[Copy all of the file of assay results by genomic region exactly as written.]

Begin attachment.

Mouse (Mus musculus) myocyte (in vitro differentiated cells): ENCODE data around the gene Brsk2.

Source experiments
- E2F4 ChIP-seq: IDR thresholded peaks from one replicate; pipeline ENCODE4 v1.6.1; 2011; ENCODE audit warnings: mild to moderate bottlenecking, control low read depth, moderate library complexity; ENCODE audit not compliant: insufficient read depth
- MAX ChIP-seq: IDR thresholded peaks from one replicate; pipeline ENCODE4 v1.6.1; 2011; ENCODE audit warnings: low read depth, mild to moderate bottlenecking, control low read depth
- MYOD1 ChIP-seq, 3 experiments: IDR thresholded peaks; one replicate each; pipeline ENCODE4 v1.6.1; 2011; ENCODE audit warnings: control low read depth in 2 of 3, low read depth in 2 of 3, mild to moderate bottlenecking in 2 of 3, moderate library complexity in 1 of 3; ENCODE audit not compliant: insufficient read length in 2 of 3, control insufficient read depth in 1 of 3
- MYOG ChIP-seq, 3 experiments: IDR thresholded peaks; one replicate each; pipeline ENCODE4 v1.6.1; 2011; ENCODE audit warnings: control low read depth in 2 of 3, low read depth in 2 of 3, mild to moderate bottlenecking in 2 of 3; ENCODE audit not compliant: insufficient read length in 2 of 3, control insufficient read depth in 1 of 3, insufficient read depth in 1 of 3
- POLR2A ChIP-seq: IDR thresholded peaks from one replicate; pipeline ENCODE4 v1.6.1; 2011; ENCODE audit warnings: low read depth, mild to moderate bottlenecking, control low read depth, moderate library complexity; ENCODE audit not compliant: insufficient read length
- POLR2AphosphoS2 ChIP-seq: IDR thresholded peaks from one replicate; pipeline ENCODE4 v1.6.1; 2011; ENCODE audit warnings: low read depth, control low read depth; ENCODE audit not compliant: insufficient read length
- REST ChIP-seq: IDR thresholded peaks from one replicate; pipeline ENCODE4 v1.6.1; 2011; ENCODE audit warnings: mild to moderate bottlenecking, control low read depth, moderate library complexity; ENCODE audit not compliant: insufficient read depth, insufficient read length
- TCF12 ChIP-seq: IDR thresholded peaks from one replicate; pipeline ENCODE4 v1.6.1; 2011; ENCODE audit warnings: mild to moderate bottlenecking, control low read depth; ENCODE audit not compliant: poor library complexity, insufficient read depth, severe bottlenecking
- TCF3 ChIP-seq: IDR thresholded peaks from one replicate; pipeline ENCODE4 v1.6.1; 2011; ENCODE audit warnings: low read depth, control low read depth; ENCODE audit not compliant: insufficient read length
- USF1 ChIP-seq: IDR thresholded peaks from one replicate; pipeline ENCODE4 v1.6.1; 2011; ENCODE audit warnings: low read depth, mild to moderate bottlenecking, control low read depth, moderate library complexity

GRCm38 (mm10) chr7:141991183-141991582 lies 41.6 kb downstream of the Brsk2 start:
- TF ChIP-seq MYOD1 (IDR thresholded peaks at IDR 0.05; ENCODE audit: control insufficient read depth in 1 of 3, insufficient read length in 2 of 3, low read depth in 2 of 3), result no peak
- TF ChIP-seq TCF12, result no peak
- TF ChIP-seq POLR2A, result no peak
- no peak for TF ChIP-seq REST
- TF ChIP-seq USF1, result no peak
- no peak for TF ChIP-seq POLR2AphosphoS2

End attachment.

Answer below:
Mouse (Mus musculus) myocyte (in vitro differentiated cells): ENCODE data around the gene Brsk2.

Source experiments
- E2F4 ChIP-seq: IDR thresholded peaks from one replicate; pipeline ENCODE4 v1.6.1; 2011; ENCODE audit warnings: mild to moderate bottlenecking, control low read depth, moderate library complexity; ENCODE audit not compliant: insufficient read depth
- MAX ChIP-seq: IDR thresholded peaks from one replicate; pipeline ENCODE4 v1.6.1; 2011; ENCODE audit warnings: low read depth, mild to moderate bottlenecking, control low read depth
- MYOD1 ChIP-seq, 3 experiments: IDR thresholded peaks; one replicate each; pipeline ENCODE4 v1.6.1; 2011; ENCODE audit warnings: control low read depth in 2 of 3, low read depth in 2 of 3, mild to moderate bottlenecking in 2 of 3, moderate library complexity in 1 of 3; ENCODE audit not compliant: insufficient read length in 2 of 3, control insufficient read depth in 1 of 3
- MYOG ChIP-seq, 3 experiments: IDR thresholded peaks; one replicate each; pipeline ENCODE4 v1.6.1; 2011; ENCODE audit warnings: control low read depth in 2 of 3, low read depth in 2 of 3, mild to moderate bottlenecking in 2 of 3; ENCODE audit not compliant: insufficient read length in 2 of 3, control insufficient read depth in 1 of 3, insufficient read depth in 1 of 3
- POLR2A ChIP-seq: IDR thresholded peaks from one replicate; pipeline ENCODE4 v1.6.1; 2011; ENCODE audit warnings: low read depth, mild to moderate bottlenecking, control low read depth, moderate library complexity; ENCODE audit not compliant: insufficient read length
- POLR2AphosphoS2 ChIP-seq: IDR thresholded peaks from one replicate; pipeline ENCODE4 v1.6.1; 2011; ENCODE audit warnings: low read depth, control low read depth; ENCODE audit not compliant: insufficient read length
- REST ChIP-seq: IDR thresholded peaks from one replicate; pipeline ENCODE4 v1.6.1; 2011; ENCODE audit warnings: mild to moderate bottlenecking, control low read depth, moderate library complexity; ENCODE audit not compliant: insufficient read depth, insufficient read length
- TCF12 ChIP-seq: IDR thresholded peaks from one replicate; pipeline ENCODE4 v1.6.1; 2011; ENCODE audit warnings: mild to moderate bottlenecking, control low read depth; ENCODE audit not compliant: poor library complexity, insufficient read depth, severe bottlenecking
- TCF3 ChIP-seq: IDR thresholded peaks from one replicate; pipeline ENCODE4 v1.6.1; 2011; ENCODE audit warnings: low read depth, control low read depth; ENCODE audit not compliant: insufficient read length
- USF1 ChIP-seq: IDR thresholded peaks from one replicate; pipeline ENCODE4 v1.6.1; 2011; ENCODE audit warnings: low read depth, mild to moderate bottlenecking, control low read depth, moderate library complexity

GRCm38 (mm10) chr7:141991183-141991582 lies 41.6 kb downstream of the Brsk2 start:
- TF ChIP-seq MYOD1 (IDR thresholded peaks at IDR 0.05; ENCODE audit: control insufficient read depth in 1 of 3, insufficient read length in 2 of 3, low read depth in 2 of 3), result no peak
- TF ChIP-seq TCF12, result no peak
- TF ChIP-seq POLR2A, result no peak
- no peak for TF ChIP-seq REST
- TF ChIP-seq USF1, result no peak
- no peak for TF ChIP-seq POLR2AphosphoS2